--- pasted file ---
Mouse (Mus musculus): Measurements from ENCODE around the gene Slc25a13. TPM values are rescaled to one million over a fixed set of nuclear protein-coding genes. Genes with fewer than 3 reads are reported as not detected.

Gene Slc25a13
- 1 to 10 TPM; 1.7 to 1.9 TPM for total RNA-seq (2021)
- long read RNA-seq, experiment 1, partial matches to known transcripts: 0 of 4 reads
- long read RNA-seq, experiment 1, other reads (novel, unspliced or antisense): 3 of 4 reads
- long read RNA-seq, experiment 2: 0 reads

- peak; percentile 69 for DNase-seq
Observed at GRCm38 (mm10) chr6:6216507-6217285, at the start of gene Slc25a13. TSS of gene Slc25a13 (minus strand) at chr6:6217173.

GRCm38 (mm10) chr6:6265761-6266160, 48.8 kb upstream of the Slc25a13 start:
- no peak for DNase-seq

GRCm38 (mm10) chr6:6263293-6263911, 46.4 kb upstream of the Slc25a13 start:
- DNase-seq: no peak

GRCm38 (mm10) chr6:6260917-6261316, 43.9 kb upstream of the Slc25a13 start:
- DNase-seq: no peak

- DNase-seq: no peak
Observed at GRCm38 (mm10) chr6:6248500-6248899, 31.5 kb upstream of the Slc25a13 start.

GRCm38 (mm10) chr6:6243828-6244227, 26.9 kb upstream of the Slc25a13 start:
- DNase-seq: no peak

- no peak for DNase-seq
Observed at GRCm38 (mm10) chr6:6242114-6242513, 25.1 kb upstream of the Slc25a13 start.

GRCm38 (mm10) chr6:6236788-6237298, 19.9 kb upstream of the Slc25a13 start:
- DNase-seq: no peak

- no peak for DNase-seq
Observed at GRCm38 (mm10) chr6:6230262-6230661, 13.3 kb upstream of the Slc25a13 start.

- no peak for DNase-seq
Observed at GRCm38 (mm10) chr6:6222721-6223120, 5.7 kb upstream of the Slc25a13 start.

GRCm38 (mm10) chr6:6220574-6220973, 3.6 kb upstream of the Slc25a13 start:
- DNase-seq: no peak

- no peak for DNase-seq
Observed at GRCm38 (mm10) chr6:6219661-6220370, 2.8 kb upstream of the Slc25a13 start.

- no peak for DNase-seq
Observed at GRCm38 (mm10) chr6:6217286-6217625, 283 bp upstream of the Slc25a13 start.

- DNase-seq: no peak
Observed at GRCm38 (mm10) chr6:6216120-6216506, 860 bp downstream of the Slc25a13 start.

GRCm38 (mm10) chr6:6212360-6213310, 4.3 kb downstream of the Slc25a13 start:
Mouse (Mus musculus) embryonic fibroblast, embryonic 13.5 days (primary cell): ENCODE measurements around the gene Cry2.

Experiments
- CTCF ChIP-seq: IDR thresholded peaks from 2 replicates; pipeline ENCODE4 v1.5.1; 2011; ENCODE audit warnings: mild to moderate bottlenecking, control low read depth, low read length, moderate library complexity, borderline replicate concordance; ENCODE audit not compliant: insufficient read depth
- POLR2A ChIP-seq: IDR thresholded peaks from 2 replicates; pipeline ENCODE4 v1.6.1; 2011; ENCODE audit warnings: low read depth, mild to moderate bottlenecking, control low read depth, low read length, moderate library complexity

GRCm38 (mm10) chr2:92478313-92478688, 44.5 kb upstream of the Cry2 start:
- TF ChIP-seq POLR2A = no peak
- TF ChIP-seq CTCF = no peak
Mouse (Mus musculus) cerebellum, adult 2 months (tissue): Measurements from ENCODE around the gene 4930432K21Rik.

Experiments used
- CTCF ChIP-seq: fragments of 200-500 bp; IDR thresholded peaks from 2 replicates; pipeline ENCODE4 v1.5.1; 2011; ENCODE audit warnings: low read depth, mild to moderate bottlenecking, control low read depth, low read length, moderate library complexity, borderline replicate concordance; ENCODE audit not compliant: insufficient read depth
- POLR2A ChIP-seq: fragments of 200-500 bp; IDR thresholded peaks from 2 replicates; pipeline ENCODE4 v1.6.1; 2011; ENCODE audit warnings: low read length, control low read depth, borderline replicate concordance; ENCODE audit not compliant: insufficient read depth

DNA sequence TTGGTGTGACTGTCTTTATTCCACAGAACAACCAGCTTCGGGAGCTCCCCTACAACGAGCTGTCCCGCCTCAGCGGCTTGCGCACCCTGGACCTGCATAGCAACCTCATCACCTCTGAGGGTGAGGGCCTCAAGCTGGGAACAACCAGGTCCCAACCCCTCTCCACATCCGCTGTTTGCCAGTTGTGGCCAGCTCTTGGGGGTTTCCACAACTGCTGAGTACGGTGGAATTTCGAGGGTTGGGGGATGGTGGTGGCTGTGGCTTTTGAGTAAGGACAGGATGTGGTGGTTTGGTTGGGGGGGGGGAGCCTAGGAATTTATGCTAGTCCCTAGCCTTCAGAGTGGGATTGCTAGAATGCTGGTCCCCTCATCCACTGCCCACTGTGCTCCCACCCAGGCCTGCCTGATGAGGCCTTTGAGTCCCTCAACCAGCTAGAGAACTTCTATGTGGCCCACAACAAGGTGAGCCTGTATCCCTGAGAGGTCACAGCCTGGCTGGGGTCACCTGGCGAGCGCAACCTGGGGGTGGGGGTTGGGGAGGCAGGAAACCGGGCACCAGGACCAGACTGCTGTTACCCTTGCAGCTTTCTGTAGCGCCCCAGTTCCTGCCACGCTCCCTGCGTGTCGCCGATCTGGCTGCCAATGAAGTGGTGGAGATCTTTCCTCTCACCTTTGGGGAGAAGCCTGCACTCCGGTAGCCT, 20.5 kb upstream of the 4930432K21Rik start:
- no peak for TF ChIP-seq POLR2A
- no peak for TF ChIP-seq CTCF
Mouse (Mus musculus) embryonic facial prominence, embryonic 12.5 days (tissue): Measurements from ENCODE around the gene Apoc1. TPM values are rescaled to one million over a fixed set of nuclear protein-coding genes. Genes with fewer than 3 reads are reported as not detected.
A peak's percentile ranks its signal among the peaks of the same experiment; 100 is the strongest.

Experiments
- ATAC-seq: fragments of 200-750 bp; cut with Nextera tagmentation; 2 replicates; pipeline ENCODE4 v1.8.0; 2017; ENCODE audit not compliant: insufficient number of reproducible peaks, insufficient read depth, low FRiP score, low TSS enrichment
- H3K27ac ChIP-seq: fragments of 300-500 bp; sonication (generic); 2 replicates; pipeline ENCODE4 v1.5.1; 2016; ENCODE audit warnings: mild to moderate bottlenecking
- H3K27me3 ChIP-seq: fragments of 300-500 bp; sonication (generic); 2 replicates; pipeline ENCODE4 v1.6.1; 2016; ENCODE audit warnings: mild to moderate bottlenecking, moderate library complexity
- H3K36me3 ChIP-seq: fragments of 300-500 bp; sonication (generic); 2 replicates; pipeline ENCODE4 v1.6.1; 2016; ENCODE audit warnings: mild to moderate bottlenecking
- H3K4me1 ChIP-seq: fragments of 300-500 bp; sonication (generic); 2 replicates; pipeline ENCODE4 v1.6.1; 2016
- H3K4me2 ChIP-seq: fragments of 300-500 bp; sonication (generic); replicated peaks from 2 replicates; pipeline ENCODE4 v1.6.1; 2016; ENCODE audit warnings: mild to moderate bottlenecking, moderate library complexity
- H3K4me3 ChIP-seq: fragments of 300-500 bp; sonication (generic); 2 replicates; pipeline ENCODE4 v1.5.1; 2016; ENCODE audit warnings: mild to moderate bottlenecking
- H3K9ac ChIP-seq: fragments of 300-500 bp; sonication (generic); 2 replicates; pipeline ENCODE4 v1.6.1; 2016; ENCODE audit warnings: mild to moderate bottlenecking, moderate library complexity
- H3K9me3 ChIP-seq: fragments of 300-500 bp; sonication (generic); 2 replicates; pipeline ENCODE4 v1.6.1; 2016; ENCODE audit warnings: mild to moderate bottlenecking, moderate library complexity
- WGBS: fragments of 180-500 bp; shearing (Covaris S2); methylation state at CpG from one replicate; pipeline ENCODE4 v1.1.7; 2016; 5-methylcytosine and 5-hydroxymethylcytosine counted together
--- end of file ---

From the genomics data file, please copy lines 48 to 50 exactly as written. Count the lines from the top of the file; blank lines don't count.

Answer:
- no peak for TF ChIP-seq POLR2A
- no peak for TF ChIP-seq CTCF
Mouse (Mus musculus) embryonic facial prominence, embryonic 12.5 days (tissue): Measurements from ENCODE around the gene Apoc1. TPM values are rescaled to one million over a fixed set of nuclear protein-coding genes. Genes with fewer than 3 reads are reported as not detected.